After her three-month stint, the entertainment department created a new role and saw Scott as the perfect fit. She began working as different "characters" within the youth activities center — anything from a chef to a scientist — and stayed in the role for two years. Soon enough, she moved onto management as the overall activities manager on the ships, and eventually landed a role as assistant cruise director before moving into her current role as cruise director, where she serves on all the Disney Cruise ships, including Disney Magic, Disney Wonder, Disney Dream, and Disney Fantasy. Some people never use their college degrees for their day jobs, but for Scott, her double major in theatre and traveling tourism was almost bizarre kismet. "At the time, I was like, I must be mad. When am I ever going to use these [degrees]? But little did I know... here I am!" Scott says.

It’s a long journey to go through, but it’s such a rewarding path.

When you get to travel for a living (Scott works on all Disney cruises to the Bahamas, Alaska, Europe, and Hawaii), 12 years sort of just flies by. Besides being able to see some absolutely incredible destinations along the way, Scott also has a coveted schedule; she gets to be off the clock completely for 10 weeks after putting in 10 on the ships. For the 10 weeks she's "on," there are no days off. She works Monday through Sunday, and starts all over once the week is over. When she's on her off-season, she's stationed in her hometown of London. This is the perfect calling for anyone who can't stand being stuck behind a desk all day, or someone who just has a travel bug and wants to figure out how to get paid to do it.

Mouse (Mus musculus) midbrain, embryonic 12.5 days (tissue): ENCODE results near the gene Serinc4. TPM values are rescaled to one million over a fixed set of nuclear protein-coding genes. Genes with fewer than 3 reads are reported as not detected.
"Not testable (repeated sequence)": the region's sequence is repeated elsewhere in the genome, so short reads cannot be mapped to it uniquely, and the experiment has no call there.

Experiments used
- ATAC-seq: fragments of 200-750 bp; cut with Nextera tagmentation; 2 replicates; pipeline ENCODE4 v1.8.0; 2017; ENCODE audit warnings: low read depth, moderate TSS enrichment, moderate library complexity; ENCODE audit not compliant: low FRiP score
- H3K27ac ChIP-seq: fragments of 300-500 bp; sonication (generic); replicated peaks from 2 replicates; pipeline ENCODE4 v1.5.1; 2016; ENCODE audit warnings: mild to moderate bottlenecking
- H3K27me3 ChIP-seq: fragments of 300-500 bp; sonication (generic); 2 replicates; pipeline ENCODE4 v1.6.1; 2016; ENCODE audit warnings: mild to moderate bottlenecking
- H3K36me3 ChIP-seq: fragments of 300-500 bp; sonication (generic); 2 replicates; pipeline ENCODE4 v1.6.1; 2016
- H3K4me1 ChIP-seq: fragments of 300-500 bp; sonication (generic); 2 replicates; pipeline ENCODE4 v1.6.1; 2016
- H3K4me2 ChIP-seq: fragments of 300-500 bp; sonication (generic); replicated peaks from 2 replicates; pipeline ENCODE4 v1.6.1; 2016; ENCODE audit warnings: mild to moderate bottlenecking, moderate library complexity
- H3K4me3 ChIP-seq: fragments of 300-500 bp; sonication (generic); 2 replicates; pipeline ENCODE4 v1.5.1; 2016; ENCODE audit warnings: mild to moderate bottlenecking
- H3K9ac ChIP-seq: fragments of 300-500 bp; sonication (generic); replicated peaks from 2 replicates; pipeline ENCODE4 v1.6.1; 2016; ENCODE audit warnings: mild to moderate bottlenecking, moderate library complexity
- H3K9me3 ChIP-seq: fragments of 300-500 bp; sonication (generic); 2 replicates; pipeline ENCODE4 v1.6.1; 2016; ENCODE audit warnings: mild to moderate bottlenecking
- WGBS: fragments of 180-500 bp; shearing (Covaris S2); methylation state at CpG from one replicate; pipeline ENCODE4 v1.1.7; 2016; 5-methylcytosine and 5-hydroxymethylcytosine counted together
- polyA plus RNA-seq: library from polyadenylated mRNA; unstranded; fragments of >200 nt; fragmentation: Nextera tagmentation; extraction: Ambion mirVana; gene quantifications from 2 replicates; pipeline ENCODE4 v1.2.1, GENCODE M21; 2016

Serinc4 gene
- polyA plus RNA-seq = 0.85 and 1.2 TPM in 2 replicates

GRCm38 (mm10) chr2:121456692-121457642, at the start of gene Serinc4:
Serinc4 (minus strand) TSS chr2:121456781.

Disney Cruise Line/Carly Scott

Out of all the incredible places Disney Cruise Line travels to (including the Bahamas, Russia, and Hawaii), though, Scott says Alaska is the most breathtaking. "The grandeur of Alaska is unreal. It's so beautiful and you really do have to find time to go and see these places, but I definitely at least try and get off [the ship] at least once," Scott says.

Disney Cruise Line

One of the best things about Disney is how diverse its staff is. If you want to join Scott in living the #CruiseLife, it's easier than you think. Disney's agencies have successfully recruited individuals from more than 60 countries, according to Scott, and each team member's home country is proudly displayed on their name tags, so you can strike up a conversation with anyone from Asia to South Africa. It seems everyone in a managerial role has worked within the cruise line for years before being placed in a more senior position. The hotel director, Lloyd Machado, has also mentioned in an interview that he began as a server onboard.

I fell in love with the Disney product.

For those interested in becoming a cruise director specifically, Scott says it really is all about loving the Disney brand and being promoted from within. "It’s a long journey to go through, but it’s such a rewarding path, especially as you work your way up — though it doesn’t happen overnight. You really need to have a really good basis and understanding of the rest of your departments that are reporting to you."

If you aren't a Disney fanatic, this probably isn't the job for you, as each staff member is quick to share their personal history with the brand. For Scott, it was a trip to Disneyland Paris when she was younger that changed everything for her. "I fell in love with the Disney product from there on out," she says. "I was a bit of a tomboy before that and then I met the princesses. It was like hold on! Hold the phone, I found my calling."

Although it was the princesses that won Scott over, when I mention Mickey Mouse, a dreamy smile settles over her face. "Ah, the big cheese himself," she says. "We love that guy."

Caroline Wurtzel / Elite Daily

This article was originally published on